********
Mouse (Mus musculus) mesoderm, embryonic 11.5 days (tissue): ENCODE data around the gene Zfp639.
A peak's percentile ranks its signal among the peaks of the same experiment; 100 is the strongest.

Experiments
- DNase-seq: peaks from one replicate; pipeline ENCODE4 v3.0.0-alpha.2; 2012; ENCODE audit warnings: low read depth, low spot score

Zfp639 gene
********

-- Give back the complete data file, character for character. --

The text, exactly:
Mouse (Mus musculus) mesoderm, embryonic 11.5 days (tissue): ENCODE data around the gene Zfp639.
A peak's percentile ranks its signal among the peaks of the same experiment; 100 is the strongest.

Experiments
- DNase-seq: peaks from one replicate; pipeline ENCODE4 v3.0.0-alpha.2; 2012; ENCODE audit warnings: low read depth, low spot score

Zfp639 gene